In Espionage's Most Wanted, readers will learn that America's first spymasters included Benjamin Franklin and John Jay. Otto von Bismarck's chief spy, Wilhelm Stieber, posed as an itinerant peddler and sold religious artifacts and porgraphy to enemy troops as a cover for collecting intelligence. During the cultural competition of the Cold War, the CIA helped popularize abstract expressionism by spending millions to promote the careers of artists such as Jackson Pollock. The East Germans once traded two captured West German agents for one dead East German agent. CIA officer E. Howard Hunt cleverly disrupted an intimate dinner meeting between Mexican communists and a Soviet delegation by distributing party invitations to the general public. During the 1980s and early 1990s, the CIA employed psychics to remotely view places of interest in the Soviet Union. Espionage's Most Wanted chronicles five hundred of the most daring spies, ingenious plots, bungled operations, and surprising facts about the history of espionage and intelligence from around the world. Its fifty lists include the top ten intelligence agencies, master spies, traitors, spy gadgets, codebreaking coups, covert operations blunders, and colorful dirty tricks. History buffs and espionage enthusiasts will enjoy this irreverent but illuminating look at the world of spies and intelligence.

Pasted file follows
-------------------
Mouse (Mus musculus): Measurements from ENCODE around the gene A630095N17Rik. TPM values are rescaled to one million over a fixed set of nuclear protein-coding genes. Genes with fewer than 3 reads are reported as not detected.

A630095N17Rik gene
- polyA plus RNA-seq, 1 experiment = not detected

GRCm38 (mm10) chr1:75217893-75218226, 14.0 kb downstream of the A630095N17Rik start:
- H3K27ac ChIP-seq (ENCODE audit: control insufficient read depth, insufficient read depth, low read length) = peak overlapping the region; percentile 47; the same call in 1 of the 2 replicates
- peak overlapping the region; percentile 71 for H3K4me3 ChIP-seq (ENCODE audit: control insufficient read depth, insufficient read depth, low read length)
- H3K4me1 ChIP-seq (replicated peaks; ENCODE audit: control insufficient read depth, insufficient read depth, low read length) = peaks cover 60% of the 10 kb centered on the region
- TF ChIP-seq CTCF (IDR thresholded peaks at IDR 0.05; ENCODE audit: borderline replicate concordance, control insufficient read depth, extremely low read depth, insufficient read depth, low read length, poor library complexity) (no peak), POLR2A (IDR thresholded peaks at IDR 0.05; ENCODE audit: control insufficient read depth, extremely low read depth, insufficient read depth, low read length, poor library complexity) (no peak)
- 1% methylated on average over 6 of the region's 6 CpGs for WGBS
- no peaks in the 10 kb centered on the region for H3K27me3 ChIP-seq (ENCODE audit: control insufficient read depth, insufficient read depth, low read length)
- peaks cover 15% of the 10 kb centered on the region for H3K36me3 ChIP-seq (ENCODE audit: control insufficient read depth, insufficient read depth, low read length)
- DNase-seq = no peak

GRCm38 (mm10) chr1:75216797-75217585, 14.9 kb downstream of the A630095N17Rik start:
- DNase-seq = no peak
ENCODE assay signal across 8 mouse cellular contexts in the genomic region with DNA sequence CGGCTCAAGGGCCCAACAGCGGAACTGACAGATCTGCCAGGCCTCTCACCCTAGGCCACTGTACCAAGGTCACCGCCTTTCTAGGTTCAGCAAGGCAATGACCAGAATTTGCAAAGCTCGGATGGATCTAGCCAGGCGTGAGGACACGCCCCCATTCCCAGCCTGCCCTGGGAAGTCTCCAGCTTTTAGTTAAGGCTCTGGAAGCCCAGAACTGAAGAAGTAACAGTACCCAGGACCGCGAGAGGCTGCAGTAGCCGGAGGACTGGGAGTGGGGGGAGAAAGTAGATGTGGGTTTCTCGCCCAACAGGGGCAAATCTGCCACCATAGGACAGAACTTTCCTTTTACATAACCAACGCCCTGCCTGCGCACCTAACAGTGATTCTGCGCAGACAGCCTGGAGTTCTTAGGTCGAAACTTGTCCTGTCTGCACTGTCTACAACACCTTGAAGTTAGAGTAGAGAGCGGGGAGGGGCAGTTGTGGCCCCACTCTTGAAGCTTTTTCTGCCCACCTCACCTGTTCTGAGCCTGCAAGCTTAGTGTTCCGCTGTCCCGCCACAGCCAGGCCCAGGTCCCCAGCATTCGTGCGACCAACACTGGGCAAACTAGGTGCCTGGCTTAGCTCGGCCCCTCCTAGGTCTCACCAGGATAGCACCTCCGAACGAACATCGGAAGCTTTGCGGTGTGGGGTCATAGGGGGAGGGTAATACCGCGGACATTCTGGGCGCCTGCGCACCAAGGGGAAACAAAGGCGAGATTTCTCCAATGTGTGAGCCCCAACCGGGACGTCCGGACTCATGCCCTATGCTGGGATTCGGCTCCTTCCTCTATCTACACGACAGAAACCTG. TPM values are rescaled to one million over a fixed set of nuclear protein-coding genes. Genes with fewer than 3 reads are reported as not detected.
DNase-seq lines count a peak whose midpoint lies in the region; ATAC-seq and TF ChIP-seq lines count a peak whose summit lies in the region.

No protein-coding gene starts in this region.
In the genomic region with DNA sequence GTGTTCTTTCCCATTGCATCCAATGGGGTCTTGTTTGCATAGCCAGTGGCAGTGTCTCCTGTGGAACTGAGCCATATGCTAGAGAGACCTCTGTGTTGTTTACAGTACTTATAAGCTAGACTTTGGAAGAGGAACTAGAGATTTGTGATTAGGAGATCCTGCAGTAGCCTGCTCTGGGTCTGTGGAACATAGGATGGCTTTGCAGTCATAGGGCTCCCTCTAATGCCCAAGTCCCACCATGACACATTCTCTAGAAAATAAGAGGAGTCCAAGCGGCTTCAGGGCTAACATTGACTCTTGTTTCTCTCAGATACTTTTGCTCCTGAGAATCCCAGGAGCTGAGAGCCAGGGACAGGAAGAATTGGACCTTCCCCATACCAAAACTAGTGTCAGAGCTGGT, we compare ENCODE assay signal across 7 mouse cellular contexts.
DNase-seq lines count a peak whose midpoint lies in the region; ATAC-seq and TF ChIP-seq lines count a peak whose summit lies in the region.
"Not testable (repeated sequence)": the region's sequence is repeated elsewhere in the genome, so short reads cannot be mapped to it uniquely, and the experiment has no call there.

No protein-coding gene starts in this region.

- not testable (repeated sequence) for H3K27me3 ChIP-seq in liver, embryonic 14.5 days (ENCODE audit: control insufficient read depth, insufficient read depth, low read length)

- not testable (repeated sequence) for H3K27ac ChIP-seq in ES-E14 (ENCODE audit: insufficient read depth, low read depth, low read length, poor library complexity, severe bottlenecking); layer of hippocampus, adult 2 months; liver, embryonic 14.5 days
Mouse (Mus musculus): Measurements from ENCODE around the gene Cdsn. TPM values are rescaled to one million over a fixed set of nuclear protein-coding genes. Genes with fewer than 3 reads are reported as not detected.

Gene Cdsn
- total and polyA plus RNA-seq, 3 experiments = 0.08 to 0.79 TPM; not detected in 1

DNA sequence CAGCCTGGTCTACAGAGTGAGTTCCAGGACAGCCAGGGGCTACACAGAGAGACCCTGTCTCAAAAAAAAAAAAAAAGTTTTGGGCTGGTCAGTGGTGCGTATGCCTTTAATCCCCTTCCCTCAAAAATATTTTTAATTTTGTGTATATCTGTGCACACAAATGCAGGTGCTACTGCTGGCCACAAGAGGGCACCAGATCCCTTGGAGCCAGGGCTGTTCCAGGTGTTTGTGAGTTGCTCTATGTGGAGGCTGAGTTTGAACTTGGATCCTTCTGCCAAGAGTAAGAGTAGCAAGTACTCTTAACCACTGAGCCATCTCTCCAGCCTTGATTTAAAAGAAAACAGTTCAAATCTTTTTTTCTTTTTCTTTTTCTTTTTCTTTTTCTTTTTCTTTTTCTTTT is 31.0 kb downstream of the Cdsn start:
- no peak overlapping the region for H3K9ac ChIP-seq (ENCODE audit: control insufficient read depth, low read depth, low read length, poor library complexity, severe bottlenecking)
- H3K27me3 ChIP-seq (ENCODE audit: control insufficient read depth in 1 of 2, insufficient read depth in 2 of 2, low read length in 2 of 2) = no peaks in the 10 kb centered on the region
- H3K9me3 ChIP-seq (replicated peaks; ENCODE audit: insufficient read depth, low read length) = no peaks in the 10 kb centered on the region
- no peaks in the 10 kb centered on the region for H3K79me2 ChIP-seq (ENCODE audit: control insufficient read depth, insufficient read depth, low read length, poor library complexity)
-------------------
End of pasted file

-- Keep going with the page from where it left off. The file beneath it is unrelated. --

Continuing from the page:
Tom E. Mahl holds a doctorate in history and teaches at Case Western Reserve University. He is the author of Desperate Deception: British Covert Operations in the United States, 1939-44 (ISBN 1-57488-223-6). Dr. Mahl lives in Elyria, Ohio.